The Pros and Cons of “Pry” Interactive Fiction

“Pry” is a hybrid app created by Tender Claws (Danny Cannizzaro and Samantha Gorman.) “Pry” is an interactive fiction story told through video, audio, and text that has a heart-wrenching story with several hidden secrets. The app is in a game format so the reader must get 4 stars to open the next chapter and continue with the story. The app uncovers the theme of confronting past trauma as James, the main character struggles to move forward with his life after participating in the Gulf War in 1990.


  • Understand James perspective deeper than just reading the story
    • All ideas and thoughts flow through writing, video, and audio while interacting together
    • Text feature tells the reader what James is thinking
    • Video feature shows what James sees
    • Flashing videos and text show James’ subconscious
  • Stories within stories
    • The biblical story of Jacob and Esau appears in the 3rd chapter
    • Initially, Jacob and Esau story is unrelated to the first 2 chapters, but there is an overlap theme of brotherly conflict and resolution in “Pry” and Jacob and Esau
  • Reading while exploring
    • The reader has to unfold the text to recover James’ memories that he doesn’t want to think about
    • The reader starts somewhere and scrolls down but then has to continuously scroll up but eventually there is an end
    • This feature is a process of discovery for the reader


  • Confusing
    • Hard to discover what is the purpose of each function (audio, video, text) is for
    • Touch gestures aren’t that clear initially because there are some instructions in the beginning but not after that
    • Not for a reader who wants to do minimal work because the reader has to explore the app to uncover the story
  • Price of app is $2.99
    • You have to buy the app to interact with it but with print medium, there is a high chance that you can find the reading online for free
  • Distracting
    • Hard to make connections of the words flashing very quickly
    • Can’t process the words quickly
  • Offensive
    • Chapter 3 uses brail as a tool to understand the story more
    • Brail is for people who unfortunately have lost their sight and spend a lot of time to read and understand brail
    • Including brail as a feature was offensive because it discredits people who have spent the time to use brail while the reader just swipes their finger over the brail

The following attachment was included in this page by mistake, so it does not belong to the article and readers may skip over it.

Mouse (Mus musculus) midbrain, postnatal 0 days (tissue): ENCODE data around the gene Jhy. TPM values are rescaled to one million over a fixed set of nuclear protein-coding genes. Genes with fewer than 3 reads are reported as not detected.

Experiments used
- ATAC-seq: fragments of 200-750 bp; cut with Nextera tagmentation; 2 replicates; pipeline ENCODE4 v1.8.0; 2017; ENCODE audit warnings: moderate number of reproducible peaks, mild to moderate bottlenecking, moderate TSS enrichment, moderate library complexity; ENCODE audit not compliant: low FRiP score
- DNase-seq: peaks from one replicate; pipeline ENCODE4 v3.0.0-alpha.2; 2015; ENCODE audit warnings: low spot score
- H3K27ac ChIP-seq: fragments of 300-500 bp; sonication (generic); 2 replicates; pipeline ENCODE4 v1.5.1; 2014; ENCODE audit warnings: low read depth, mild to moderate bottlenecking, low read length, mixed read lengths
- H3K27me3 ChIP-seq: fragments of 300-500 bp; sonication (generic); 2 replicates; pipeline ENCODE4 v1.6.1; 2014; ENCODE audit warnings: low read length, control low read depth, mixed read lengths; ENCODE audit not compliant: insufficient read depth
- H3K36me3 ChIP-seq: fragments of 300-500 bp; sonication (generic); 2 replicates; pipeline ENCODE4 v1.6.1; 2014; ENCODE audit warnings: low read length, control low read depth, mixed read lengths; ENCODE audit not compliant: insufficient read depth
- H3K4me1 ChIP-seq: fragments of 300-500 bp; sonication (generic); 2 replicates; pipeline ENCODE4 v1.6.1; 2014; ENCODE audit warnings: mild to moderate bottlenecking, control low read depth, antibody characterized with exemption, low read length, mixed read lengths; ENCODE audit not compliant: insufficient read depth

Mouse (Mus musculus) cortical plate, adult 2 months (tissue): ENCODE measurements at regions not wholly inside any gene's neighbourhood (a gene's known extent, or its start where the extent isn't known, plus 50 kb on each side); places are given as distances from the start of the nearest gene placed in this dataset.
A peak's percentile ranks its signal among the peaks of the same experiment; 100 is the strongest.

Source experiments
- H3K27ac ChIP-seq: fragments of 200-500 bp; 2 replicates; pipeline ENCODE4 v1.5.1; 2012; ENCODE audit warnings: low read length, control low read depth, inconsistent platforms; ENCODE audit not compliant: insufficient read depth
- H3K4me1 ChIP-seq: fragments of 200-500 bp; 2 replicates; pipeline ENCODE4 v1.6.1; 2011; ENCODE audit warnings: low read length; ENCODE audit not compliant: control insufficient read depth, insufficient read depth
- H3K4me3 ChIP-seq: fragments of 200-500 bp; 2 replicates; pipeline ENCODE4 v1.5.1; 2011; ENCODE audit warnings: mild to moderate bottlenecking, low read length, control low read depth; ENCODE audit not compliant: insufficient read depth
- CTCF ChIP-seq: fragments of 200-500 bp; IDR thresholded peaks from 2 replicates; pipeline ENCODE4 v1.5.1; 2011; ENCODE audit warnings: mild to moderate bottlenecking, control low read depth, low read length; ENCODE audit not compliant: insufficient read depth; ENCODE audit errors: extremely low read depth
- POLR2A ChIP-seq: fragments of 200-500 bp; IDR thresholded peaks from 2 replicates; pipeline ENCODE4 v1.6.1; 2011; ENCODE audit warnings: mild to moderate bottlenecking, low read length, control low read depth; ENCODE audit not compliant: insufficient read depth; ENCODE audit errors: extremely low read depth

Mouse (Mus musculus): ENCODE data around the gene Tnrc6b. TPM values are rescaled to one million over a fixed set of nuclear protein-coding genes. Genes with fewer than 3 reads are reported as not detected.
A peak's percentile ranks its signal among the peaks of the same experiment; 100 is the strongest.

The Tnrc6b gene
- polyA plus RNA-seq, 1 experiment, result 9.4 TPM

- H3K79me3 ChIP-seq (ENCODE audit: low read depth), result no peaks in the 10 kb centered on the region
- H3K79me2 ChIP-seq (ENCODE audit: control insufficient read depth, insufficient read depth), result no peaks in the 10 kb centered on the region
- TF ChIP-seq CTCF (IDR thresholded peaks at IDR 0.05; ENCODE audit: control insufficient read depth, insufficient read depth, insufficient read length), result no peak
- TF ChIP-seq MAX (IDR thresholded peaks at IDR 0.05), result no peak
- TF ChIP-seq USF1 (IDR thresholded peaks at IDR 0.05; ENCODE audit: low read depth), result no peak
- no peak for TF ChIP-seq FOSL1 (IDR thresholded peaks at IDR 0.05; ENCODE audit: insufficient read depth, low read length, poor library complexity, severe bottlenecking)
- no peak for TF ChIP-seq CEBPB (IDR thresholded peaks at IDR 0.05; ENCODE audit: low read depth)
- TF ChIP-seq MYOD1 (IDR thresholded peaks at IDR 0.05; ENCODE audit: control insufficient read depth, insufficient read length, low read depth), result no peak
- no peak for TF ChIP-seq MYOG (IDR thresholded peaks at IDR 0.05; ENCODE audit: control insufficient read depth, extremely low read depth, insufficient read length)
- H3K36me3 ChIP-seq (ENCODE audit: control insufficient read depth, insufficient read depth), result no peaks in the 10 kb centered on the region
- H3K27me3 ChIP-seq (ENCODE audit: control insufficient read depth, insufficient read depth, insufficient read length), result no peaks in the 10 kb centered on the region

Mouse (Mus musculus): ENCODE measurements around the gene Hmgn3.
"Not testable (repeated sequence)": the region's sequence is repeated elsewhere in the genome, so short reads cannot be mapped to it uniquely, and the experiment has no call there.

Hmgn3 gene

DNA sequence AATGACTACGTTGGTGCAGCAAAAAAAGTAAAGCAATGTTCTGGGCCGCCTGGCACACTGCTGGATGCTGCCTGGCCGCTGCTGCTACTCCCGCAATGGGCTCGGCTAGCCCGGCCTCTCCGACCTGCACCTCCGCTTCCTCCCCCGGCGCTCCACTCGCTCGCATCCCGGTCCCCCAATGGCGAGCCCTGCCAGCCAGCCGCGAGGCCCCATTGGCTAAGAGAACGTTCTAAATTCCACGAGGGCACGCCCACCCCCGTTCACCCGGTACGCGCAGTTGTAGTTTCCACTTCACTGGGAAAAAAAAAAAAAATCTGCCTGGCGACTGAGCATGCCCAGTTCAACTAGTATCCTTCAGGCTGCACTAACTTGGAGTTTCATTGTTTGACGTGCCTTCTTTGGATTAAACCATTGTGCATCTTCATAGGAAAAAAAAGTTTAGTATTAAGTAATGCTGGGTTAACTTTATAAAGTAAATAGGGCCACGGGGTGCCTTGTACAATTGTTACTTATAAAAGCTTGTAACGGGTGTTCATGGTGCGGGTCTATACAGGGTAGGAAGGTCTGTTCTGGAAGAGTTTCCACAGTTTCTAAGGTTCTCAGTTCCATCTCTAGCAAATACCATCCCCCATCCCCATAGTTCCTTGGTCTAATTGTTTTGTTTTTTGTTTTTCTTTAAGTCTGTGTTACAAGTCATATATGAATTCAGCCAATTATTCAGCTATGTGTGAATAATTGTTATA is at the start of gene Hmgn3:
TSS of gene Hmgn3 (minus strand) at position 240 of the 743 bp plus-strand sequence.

As the world is becoming more technologically advanced, I believe that story telling with be using digital platforms and interactive fiction instead of print medium. “Pry” is a great example of interactive fiction story with leaves the reader with a picture that life cannot be understood alone by reading a story. There are several features in the app which enhances the story for the reader and further develops their understanding of  James while he uncovers his struggles and pains. In contrast, this app may not be for everyone. To understand the story, the reader must put in effort to interact with app which some readers may not want to do. Overall, I think interactive fiction is a great medium to engage with the story and the features complement and further develop the story for the reader.

Works Cited



What is Twitter Fiction?

Having experience using Twitter in my personal life, I found this platform for storytelling very interesting. The idea of using Twitter creatively to portray a narrative without narrating a story line by line is a different measure and is hard to wrap my brain around. Initially, I asked myself, “what do I use twitter for?” The main points I thought of is too express my feelings, relate to peers, keep others updated on my life, interacting with others (re-tweeting, liking), and a platform for freedom. The platform discourages conversation because of the 140-character limit so it’s crucial be compressed and concise in the tweet.

After thinking about the reasons I use twitter, I thought of how this platform can be used for storytelling. Firstly, the author has to be straight to the point and condensed with the character limit. Every word matters in the tweet and this gives the author the ability to play with the form of 140 characters. For example, in Félix Fénéon’s, “Novel in Three Lines” the tweets are stand alone stories that are interesting and meant to grab the reader. Secondly, the breaks can be used as an advantage by creating bite size stories in the tweets. For instance, Fénéon writes, “Frachet, of Lyons, who was bitten by a pug but had apparently recovered, tried to bite his wife and died rabid.” (Félix Fénéon , 1996) This bite size story includes the climax and conclusion in one tweet. The beauty of using Twitter is the reader understands the point of view of the narrator and there is instant gratification. The experience of posting the tweets is a lot quicker because it doesn’t need to be printed or published. Lastly, Twitter allows readers from around the world connect and interact with the story by liking and re-tweeting them. The feature of inter-connectivity is great to bring people together to discuss the story and brings a social aspect to storytelling.

Overall, I found the Twitter platform an unique medium for storytelling. Familiarity with Twitter helped with understanding the story but I personally feel Twitter should be left as a social media outlet for people to use. I found the gaps in each tweet frustrating as I found myself getting distracted by constantly scrolling while reading. Although I did enjoy interacting with the author and characters in a different platform, I prefer reading a story with more background information about the setting and characters and I felt the Twitter stories were lacking this because of the 140-character limit. In conclusion, I suggest readers to interact and stay open minded while reading Twitter fiction.

Works Cited

Félix Fénéon . (1996). Retrieved from Twitter: